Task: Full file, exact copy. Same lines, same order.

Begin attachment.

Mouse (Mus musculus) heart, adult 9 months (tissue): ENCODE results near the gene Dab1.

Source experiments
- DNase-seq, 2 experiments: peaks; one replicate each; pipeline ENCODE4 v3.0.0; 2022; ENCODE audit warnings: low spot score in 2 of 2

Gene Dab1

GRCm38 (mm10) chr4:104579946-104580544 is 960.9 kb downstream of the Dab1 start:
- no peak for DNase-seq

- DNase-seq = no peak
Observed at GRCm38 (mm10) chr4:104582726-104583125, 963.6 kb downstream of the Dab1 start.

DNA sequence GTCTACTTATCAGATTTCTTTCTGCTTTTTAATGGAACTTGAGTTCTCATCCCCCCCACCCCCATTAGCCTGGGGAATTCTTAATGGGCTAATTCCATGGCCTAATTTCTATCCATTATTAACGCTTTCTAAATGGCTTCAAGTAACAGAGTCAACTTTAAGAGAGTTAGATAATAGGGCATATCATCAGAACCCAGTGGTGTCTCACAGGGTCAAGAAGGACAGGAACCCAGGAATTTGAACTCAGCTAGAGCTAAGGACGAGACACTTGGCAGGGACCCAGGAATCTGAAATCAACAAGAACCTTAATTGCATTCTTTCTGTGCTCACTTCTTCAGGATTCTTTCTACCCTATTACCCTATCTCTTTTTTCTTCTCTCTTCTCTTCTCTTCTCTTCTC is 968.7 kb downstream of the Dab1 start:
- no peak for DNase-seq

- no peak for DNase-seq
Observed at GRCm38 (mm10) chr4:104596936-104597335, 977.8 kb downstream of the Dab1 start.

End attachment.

Mouse (Mus musculus) heart, adult 9 months (tissue): ENCODE results near the gene Dab1.

Source experiments
- DNase-seq, 2 experiments: peaks; one replicate each; pipeline ENCODE4 v3.0.0; 2022; ENCODE audit warnings: low spot score in 2 of 2

Gene Dab1

GRCm38 (mm10) chr4:104579946-104580544 is 960.9 kb downstream of the Dab1 start:
- no peak for DNase-seq

- DNase-seq = no peak
Observed at GRCm38 (mm10) chr4:104582726-104583125, 963.6 kb downstream of the Dab1 start.

DNA sequence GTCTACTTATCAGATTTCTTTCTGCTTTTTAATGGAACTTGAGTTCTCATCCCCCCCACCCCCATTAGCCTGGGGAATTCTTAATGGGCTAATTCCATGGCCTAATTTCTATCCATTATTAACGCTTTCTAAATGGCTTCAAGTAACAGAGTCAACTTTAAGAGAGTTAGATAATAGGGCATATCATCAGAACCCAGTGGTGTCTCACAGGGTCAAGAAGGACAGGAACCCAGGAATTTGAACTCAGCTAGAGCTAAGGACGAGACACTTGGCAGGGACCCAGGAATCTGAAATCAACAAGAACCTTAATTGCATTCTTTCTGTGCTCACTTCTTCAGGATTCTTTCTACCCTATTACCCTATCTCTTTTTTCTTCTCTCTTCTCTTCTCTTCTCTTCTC is 968.7 kb downstream of the Dab1 start:
- no peak for DNase-seq

- no peak for DNase-seq
Observed at GRCm38 (mm10) chr4:104596936-104597335, 977.8 kb downstream of the Dab1 start.